Amendment declared lost.

Acting Chairman (Mr. Kirk): Information on Seamus Kirk  Zoom on Seamus Kirk  Amendment No. 61 cannot be moved.

[1035]Amendment No. 61 not moved.

Mr. Morgan: Information on Arthur Morgan  Zoom on Arthur Morgan  I move amendment No. 62:

[1036]

Question put: “That the words and figures proposed to be deleted stand.”

[1035]The Dáil divided: Tá, 55; Níl, 37.

Information on Michael Ahern  Zoom on Michael Ahern  Ahern, Michael. Information on Noel Ahern  Zoom on Noel Ahern  Ahern, Noel.
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Information on Ciaran Cuffe  Zoom on Ciaran Cuffe  Cuffe, Ciarán. Information on John Curran  Zoom on John Curran  Curran, John.
Information on Noel Davern  Zoom on Noel Davern  Davern, Noel. Information on Noel Dempsey  Zoom on Noel Dempsey  Dempsey, Noel.
Information on Tony Dempsey  Zoom on Tony Dempsey  Dempsey, Tony. Information on John Dennehy  Zoom on John Dennehy  Dennehy, John.
Information on Jimmy Devins  Zoom on Jimmy Devins  Devins, Jimmy. Information on John Ellis  Zoom on John Ellis  Ellis, John.
Information on Michael Finneran  Zoom on Michael Finneran  Finneran, Michael. Information on Jim Glennon  Zoom on Jim Glennon  Glennon, Jim.
Information on Noel Grealish  Zoom on Noel Grealish  Grealish, Noel. Information on Mary Hanafin  Zoom on Mary Hanafin  Hanafin, Mary.
Information on Seán Haughey  Zoom on Seán Haughey  Haughey, Seán. Information on Joe Jacob  Zoom on Joe Jacob  Jacob, Joe.
Information on Cecilia Keaveney  Zoom on Cecilia Keaveney  Keaveney, Cecilia. Information on Billy Kelleher  Zoom on Billy Kelleher  Kelleher, Billy.
Information on Peter Kelly  Zoom on Peter Kelly  Kelly, Peter. Information on Seamus Kirk  Zoom on Seamus Kirk  Kirk, Seamus.
Information on Tom Kitt  Zoom on Tom Kitt  Kitt, Tom. Information on James McDaid  Zoom on James McDaid  McDaid, James.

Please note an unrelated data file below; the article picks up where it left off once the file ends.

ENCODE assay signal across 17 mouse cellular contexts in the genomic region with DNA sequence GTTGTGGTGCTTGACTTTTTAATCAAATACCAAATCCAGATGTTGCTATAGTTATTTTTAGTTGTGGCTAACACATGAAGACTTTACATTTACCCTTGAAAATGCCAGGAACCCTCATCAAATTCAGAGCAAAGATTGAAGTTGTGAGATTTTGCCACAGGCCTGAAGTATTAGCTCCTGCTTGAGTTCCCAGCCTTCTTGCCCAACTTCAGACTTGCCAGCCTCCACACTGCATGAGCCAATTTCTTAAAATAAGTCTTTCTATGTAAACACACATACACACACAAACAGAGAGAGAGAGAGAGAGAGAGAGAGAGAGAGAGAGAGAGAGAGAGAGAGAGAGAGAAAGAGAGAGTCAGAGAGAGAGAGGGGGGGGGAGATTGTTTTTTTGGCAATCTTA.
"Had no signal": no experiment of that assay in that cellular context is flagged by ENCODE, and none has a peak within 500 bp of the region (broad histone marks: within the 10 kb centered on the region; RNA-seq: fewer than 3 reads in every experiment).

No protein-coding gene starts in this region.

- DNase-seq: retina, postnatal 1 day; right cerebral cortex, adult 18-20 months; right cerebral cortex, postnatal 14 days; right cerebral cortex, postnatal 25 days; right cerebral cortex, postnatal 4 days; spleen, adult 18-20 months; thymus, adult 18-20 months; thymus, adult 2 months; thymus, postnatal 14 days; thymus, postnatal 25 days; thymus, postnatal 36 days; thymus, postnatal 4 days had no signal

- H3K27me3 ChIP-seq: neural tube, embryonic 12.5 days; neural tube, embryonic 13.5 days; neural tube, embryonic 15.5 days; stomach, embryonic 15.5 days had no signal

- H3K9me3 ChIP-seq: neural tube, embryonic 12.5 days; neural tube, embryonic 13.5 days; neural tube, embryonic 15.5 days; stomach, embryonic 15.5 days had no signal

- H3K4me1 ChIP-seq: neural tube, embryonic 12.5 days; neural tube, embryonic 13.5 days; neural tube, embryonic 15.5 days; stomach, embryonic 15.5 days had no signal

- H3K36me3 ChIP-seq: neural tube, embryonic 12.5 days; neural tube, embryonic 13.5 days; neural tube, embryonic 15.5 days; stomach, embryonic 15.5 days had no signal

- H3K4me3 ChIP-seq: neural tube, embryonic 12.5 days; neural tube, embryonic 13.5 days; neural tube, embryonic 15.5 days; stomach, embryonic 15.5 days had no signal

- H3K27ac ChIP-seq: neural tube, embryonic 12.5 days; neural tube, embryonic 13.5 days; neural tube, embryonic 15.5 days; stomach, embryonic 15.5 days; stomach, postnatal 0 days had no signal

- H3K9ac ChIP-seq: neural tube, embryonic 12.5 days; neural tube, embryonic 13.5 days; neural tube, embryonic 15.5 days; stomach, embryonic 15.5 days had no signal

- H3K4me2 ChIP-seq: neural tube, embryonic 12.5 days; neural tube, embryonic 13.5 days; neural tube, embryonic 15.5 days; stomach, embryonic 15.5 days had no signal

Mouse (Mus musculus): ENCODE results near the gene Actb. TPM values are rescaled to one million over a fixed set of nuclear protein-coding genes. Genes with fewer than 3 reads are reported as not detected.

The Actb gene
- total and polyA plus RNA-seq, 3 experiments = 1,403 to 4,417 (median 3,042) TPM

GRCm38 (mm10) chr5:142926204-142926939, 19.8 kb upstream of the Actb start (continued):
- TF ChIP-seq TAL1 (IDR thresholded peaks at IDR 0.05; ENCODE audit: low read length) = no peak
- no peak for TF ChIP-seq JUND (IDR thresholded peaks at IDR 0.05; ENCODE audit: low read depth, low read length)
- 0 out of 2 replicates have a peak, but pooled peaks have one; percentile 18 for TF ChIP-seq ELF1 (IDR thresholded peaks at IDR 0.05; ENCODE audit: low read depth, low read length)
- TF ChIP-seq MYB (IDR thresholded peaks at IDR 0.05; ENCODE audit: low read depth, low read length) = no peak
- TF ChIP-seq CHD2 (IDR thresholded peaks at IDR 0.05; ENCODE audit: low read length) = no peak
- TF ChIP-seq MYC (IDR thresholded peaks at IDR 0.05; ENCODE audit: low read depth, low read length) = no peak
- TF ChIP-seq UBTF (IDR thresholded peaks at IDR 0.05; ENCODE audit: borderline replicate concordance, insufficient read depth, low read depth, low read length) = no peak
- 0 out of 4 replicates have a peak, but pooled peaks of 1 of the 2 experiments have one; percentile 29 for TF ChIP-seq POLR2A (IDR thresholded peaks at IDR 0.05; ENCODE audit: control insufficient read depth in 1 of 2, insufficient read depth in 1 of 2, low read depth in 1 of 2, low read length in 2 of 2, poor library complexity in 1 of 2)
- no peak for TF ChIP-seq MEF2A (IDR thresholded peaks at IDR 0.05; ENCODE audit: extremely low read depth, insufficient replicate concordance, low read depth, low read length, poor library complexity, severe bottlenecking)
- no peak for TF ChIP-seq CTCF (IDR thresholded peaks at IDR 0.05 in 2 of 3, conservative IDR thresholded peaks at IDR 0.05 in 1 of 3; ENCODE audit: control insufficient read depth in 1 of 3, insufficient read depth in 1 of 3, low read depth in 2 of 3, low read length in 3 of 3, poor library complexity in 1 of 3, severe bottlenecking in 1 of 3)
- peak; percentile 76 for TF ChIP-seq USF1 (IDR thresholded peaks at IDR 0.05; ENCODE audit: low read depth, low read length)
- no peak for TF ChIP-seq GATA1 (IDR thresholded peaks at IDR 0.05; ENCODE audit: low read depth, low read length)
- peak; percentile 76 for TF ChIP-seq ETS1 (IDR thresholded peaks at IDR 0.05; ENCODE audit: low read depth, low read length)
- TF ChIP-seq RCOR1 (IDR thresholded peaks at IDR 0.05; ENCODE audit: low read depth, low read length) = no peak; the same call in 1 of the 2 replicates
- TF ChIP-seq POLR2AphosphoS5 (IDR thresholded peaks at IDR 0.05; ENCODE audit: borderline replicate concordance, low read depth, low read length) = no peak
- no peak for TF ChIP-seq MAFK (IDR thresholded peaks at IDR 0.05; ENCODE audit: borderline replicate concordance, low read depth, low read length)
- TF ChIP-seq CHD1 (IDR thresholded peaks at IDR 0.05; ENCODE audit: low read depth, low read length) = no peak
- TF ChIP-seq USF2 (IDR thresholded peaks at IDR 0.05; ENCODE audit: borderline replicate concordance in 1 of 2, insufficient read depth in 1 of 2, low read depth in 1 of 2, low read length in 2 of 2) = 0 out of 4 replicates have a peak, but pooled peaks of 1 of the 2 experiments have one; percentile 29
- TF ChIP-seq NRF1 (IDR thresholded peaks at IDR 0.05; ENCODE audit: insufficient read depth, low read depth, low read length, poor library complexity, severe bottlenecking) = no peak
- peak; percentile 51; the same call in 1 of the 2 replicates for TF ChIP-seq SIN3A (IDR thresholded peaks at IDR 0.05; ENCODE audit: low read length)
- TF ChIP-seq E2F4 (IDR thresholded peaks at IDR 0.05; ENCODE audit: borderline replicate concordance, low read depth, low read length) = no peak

Information on Tom McEllistrim  Zoom on Tom McEllistrim  McEllistrim, Thomas. Information on Micheál Martin  Zoom on Micheál Martin  Martin, Micheál.
Information on John Moloney  Zoom on John Moloney  Moloney, John. Information on Donal Moynihan  Zoom on Donal Moynihan  Moynihan, Donal.
Information on Michael Moynihan  Zoom on Michael Moynihan  Moynihan, Michael. Information on Michael Mulcahy  Zoom on Michael Mulcahy  Mulcahy, Michael.
Information on M. J. Nolan  Zoom on M. J. Nolan  Nolan, M. J. Information on Seán Ó Fearghaíl  Zoom on Seán Ó Fearghaíl  Ó Fearghaíl, Seán.
Information on Charlie O'Connor  Zoom on Charlie O'Connor  O’Connor, Charlie. Information on Liz O'Donnell  Zoom on Liz O'Donnell  O’Donnell, Liz.
Information on John O'Donoghue  Zoom on John O'Donoghue  O’Donoghue, John. Information on Batt O'Keeffe  Zoom on Batt O'Keeffe  O’Keeffe, Batt.
Information on Ned O'Keeffe  Zoom on Ned O'Keeffe  O’Keeffe, Ned. Information on Fiona O'Malley  Zoom on Fiona O'Malley  O’Malley, Fiona.
Information on Tim O'Malley  Zoom on Tim O'Malley  O’Malley, Tim. Information on Tom Parlon  Zoom on Tom Parlon  Parlon, Tom.
Information on Peter Power  Zoom on Peter Power  Power, Peter. Information on Seán Power  Zoom on Seán Power  Power, Seán.
Information on Eamon Ryan  Zoom on Eamon Ryan  Ryan, Eamon. Information on Trevor Sargent  Zoom on Trevor Sargent  Sargent, Trevor.
Information on Mae Sexton  Zoom on Mae Sexton  Sexton, Mae. Information on Brendan Smith  Zoom on Brendan Smith  Smith, Brendan.
Information on Noel Treacy  Zoom on Noel Treacy  Treacy, Noel. Information on Dan Wallace  Zoom on Dan Wallace  Wallace, Dan.
Information on Joe Walsh  Zoom on Joe Walsh  Walsh, Joe. Information on Michael J. Woods  Zoom on Michael J. Woods  Woods, Michael.
Information on G. V. Wright  Zoom on G. V. Wright  Wright, G. V.  


[1035]Níl
Information on Pat Breen  Zoom on Pat Breen  Breen, Pat. Information on Thomas P. Broughan  Zoom on Thomas P. Broughan  Broughan, Thomas P.
Information on Richard Bruton  Zoom on Richard Bruton  Bruton, Richard. Information on Joan Burton  Zoom on Joan Burton  Burton, Joan.
Information on Paul Connaughton  Zoom on Paul Connaughton  Connaughton, Paul. Information on Paudge Connolly  Zoom on Paudge Connolly  Connolly, Paudge.
Information on Jerry Cowley  Zoom on Jerry Cowley  Cowley, Jerry. Information on Seymour Crawford  Zoom on Seymour Crawford  Crawford, Seymour.
Information on Jimmy Deenihan  Zoom on Jimmy Deenihan  Deenihan, Jimmy. Information on Bernard Durkan  Zoom on Bernard Durkan  Durkan, Bernard J.
Information on Damien English  Zoom on Damien English  English, Damien. Information on Martin Ferris  Zoom on Martin Ferris  Ferris, Martin.
Information on Eamon Gilmore  Zoom on Eamon Gilmore  Gilmore, Eamon. Information on Tony Gregory  Zoom on Tony Gregory  Gregory, Tony.